Lake's unemployment rate earned it a rank of 42nd out of the state's 58 counties, according to statistics Mullins provided.


Total industry employment grew by 390 jobs (2.5 percent) between September 2006 and September 2007, ending the year-over period with 16,210 jobs, Mullins reported.


Year-over job growth occurred in farm; manufacturing; trade, transportation and utilities; information; private educational and health services; leisure and hospitality; other services; and government, Mullins noted.


He added that year-over job losses occurred in natural resources, mining and construction.


Industry sectors with no change over the year, Mullins said, were financial activities, and professional and business services


The farm sector again led industry gainers adding 90 jobs for the year, Mullins reported. Trade, transportation and utilities, and private educational health services were each up 80 jobs.


Leisure and hospitality, manufacturing, government, other services, and information were up 50, 40, 30, 20 and 10 jobs respectively, according to Mullins. natural resources, mining and construction declined slightly, dropping 10 jobs.


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LAKE COUNTY – The Lake County Register of Voters Office advises new residents of Lake County, and registered voters who have moved to a new address, changed their mailing address within the county or changed their name, that they need to reregister in order to be eligible to vote in the upcoming General District Election.


The last day to register to vote for the Nov. 6 General District Election is Monday, Oct. 22.


The completed voter registration form must be either personally delivered to the Registrar of Voters Office on or before Oct. 22; or, postmarked on or before Oct. 22 and received by mail by the Registrar of Voters Office.


The Registrar of Voters Office reported that, Pursuant to Section 2101 of the California Elections Code, "A person entitled to register to vote shall be a United States citizen, a resident of California, not in prison or on parole for the conviction of a felony, and at least 18 years of age at the time of the next election."


Residents may register to vote at the Lake County Registrar of Voters Office, Room 209, Courthouse, Lakeport or may phone the Registrar's Office at 263-2372 for information.


Registration forms are also available at most local post offices, libraries, fire stations, senior centers, Chamber of Commerce offices, grocery stores and governmental offices.


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CLEARLAKE – California Highway Patrol officers screen hundreds of vehicles and made eight arrests at a checkpoint to look for drivers under the influence of alcohol Saturday night.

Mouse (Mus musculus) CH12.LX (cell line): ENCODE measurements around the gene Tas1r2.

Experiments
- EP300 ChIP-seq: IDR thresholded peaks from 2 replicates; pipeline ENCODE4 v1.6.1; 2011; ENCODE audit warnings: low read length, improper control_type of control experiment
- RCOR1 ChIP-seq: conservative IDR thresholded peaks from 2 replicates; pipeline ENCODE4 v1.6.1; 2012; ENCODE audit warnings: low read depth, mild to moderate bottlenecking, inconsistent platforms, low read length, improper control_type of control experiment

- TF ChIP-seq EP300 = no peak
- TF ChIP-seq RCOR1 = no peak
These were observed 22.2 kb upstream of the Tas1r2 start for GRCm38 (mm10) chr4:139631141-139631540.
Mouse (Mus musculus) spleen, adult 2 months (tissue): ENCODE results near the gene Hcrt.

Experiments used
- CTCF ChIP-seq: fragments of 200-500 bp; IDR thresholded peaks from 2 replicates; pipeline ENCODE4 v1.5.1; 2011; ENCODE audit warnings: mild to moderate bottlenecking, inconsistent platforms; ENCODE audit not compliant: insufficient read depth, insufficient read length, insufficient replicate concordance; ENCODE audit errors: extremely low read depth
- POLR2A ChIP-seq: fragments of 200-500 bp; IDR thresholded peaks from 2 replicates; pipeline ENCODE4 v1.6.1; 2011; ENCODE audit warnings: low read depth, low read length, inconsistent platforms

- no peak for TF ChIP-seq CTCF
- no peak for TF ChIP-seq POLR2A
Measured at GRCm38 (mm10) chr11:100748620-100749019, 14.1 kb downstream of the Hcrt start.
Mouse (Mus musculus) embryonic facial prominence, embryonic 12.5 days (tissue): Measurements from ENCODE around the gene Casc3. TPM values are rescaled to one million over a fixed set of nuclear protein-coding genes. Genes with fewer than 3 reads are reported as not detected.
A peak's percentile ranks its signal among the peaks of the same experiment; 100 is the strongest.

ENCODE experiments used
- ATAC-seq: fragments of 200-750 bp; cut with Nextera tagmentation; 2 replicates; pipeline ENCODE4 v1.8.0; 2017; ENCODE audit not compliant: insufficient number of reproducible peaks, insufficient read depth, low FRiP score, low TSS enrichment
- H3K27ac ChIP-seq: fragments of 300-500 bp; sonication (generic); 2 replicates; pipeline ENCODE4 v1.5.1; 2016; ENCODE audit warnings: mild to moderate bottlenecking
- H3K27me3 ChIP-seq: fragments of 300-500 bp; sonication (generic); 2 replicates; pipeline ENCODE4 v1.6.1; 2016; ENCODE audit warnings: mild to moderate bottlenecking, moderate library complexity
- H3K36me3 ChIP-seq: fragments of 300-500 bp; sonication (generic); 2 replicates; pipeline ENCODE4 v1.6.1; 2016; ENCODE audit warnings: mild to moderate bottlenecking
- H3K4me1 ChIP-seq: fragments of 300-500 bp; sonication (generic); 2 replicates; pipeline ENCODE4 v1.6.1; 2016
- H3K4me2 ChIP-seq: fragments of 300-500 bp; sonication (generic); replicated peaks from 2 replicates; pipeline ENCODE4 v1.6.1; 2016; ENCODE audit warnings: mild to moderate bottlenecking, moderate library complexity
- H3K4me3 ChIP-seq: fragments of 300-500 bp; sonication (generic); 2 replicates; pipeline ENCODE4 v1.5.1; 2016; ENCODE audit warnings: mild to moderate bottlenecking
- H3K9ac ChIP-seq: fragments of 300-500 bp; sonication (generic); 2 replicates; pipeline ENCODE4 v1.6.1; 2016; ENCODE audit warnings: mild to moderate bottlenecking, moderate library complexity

CHP and Clearlake Police held the checkpoint on Highway 53 north of Dam Road, between 6 p.m. Saturday and 2 a.m. Sunday, according to Officer Adam Garcia.


Garcia said officers screen 299 vehicles and gave 17 sobriety tests. They issued 21 citations and impounded seven vehicles.


CHP arrested four drivers for DUI, said Garcia, and made four other arrests, one for a warrant, two for possession of marijuana and one for public intoxication.


E-mail Elizabeth Larson at This email address is being protected from spambots. You need JavaScript enabled to view it..


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Lake County Wine Alliance President Margaret Walker and Master of Ceremonies Narsai David get some tips from Wilda Shock, a media specialist and former Lake County Marketing director. Photo by Maile Field.

 

 

KELSEYVILLE – Bidding began slowly at Saturday night’s annual Lake County Wine Auction where silent and live auction lots totaling 100 in number were expected to rake in $125,000 for Lake County charities.


Live auction bidding, conducted by Archie McLaren, picked up speed and humor when Dr. Paula Dhanda of Kelseyville interrupted the bidding for lot 6, a private tasting, tour and lunch at Ceago Vinegarden, with a personal testimonial.


Bidding had slowed to near $3,000 for the 12-person lunch, when Dhanda took the microphone to tell the more than 400 ticket-holders how much she had enjoyed her $6,000 purchase from a prior year’s event. And the crowd roared when she added that she was Ceago owner Jim Fetzer’s gynecologist.


Clay Shannon, of Shannon Ridge Vineyards and Winery, whose ranch neighbors Fetzer’s Ceago, ended up winning the lot – twice - at $3,600 each, if Jim would agree to remove a tree for him.


Lake County Wine Auction Chair Marie Beery said about 70 percent of the attendees were from Lake County, adding that some of that number are second-home owners in the area.


The event is hosted by the Lake County Wine Alliance at the Buckingham Golf and Country Club and is held in a large tent on the golf course.